Wednesday, February 20, 2013

One-Hit Wonder by Lisa Jewell

Synopsis :

Bee Bearhorn had a number-one-hit single in 1985 – and was never heard of again.  Fifteen years later she is found dead – and nobody seems to care.

Ana Wills has always daydreamed about the exotic half-sister she hasn’t seen for years.  When she comes to London to clear her flat, Ana begins to unravel Bee’s life : her missing cat, her secret country cottage and her mysterious weekends away.

So, instead of going back to Devon, Ana tracks down Bee’s closest friends, mad Lol and strong, silent Flint, and together they set out to discover exactly what happened to Bee Bearhorn, the one-hit wonder…

I was attracted to this book while in the local library not because it’s new (which it is) but more because I recognized the author as the one who wrote 31 Dream Street which I read a few years back.  I enjoyed 31 Dream Street for it being really a feel-good book to curl up with on a raining day.  One-Hit Wonder, however, other than being written by the same author, does not share much similarity with 31 Dream Street.  It is very different in many, many ways.

Bee and Ana are half siblings.  They had the same mother but Gay, their mother married Bill, Ana’s father after Bee’s father left her for another man.   The last time Ana saw Bee was many years ago as you can say that Bee and her mother is estranged and her mother kinda prevented Bee from seeing Ana.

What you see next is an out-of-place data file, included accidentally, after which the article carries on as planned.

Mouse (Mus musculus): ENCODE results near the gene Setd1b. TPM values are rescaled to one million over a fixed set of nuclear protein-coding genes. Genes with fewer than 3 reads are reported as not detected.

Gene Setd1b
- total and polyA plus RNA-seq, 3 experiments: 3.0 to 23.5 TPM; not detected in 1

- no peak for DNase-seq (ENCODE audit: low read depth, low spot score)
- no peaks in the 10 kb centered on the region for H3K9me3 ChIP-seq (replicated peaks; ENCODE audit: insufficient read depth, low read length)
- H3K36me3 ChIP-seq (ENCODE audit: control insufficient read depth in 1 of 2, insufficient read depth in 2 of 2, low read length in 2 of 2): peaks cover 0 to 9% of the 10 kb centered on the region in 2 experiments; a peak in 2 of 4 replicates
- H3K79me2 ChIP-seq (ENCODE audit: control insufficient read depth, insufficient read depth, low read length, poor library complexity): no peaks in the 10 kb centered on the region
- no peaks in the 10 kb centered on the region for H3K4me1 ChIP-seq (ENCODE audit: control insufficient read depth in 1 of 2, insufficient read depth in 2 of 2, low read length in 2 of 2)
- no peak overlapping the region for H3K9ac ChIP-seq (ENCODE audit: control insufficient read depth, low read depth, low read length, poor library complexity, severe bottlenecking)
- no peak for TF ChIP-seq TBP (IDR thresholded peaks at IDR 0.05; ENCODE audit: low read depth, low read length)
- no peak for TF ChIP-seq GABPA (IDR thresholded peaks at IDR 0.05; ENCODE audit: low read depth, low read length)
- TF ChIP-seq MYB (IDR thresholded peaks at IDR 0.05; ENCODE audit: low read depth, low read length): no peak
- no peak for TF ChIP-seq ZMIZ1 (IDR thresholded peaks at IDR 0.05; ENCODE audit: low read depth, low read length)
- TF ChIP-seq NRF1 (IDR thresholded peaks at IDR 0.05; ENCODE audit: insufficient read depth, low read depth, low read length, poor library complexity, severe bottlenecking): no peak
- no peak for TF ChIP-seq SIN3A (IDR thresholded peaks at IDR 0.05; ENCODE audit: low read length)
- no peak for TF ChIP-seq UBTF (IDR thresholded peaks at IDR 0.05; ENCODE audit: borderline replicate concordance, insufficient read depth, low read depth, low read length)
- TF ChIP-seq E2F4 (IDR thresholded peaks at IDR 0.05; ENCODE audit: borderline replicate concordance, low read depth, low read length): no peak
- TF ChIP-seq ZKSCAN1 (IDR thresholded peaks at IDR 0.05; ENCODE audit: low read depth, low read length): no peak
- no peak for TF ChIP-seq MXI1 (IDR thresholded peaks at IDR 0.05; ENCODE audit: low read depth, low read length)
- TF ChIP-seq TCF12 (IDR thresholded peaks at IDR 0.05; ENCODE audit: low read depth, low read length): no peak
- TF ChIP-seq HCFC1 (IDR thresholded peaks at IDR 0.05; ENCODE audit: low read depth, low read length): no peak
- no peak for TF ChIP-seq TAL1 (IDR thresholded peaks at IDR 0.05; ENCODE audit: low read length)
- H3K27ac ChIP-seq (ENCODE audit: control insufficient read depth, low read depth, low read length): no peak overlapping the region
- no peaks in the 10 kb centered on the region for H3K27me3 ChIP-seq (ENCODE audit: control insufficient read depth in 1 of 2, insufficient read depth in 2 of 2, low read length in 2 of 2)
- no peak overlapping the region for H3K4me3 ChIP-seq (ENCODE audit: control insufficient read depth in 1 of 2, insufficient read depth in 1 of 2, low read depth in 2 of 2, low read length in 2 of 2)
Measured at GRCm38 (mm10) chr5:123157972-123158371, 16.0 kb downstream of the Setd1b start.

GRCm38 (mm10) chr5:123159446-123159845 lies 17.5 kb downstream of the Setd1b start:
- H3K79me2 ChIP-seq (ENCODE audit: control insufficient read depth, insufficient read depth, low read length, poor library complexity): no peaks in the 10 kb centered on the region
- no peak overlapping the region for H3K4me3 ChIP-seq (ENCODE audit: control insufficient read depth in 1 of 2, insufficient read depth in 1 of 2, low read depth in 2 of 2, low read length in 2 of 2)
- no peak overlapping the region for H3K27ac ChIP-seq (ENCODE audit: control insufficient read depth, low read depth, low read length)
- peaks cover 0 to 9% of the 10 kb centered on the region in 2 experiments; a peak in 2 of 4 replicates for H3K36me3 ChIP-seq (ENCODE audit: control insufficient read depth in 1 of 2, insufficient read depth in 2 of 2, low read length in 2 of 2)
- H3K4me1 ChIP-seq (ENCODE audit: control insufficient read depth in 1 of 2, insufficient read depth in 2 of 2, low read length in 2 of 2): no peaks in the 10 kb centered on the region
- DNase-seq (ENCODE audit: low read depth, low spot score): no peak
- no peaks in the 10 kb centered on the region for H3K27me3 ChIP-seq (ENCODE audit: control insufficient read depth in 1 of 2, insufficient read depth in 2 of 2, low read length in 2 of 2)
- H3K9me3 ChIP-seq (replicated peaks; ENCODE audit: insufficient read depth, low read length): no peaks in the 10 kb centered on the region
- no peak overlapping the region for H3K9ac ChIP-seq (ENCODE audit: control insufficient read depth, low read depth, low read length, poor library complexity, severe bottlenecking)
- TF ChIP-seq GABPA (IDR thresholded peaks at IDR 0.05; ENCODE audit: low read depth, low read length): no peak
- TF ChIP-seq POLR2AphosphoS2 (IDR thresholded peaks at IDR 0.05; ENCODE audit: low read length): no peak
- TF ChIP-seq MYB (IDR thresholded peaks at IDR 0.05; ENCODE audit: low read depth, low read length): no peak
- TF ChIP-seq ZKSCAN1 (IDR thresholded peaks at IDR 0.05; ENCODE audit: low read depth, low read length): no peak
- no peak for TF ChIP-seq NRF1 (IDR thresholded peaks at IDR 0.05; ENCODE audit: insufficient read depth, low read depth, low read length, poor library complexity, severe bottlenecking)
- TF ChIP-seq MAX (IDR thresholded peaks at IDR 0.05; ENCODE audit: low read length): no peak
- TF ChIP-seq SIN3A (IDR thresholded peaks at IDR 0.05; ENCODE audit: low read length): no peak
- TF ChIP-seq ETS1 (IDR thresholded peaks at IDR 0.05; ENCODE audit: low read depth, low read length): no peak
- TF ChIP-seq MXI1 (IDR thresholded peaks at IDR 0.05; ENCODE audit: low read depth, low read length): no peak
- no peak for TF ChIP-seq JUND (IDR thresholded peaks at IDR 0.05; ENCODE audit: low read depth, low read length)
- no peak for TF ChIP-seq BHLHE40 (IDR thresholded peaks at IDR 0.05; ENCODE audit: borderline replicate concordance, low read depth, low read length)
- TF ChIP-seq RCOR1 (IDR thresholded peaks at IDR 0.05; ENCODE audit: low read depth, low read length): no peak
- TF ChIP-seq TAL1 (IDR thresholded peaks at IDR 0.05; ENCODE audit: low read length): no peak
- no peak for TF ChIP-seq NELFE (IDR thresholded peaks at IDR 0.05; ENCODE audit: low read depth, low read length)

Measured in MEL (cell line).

The book focuses on Ana’s attempt to find out more about Bee and why she died the way she did.  The more she discovers, the more she realized that she didn’t know her sister at all and she wished that she did.   *Spoiler alert* Bee actually suffers from post-traumatic stress syndrome and guilt which led to her committing suicide and Ana and her friends finally found out why she did so. The book starts with a letter that Bee wrote to Ana and the book ends with the same letter as Ana read it for the first time as their mother kept the letter from Ana for about a year.

I didn't like the fact that Bee committed suicide. It's not something that I believe but yet, I know that it's a common social ills.  I believe that the author attempted to address this issue through this book but I don't think she manages it successfully.  It is very difficult to address such serious issue and I do commend her for it but in my opinion, it wasn't well written. 

Well, it's either that or I just totally misunderstood her intention.  Either way, it's not that bad a book to bring home with you.

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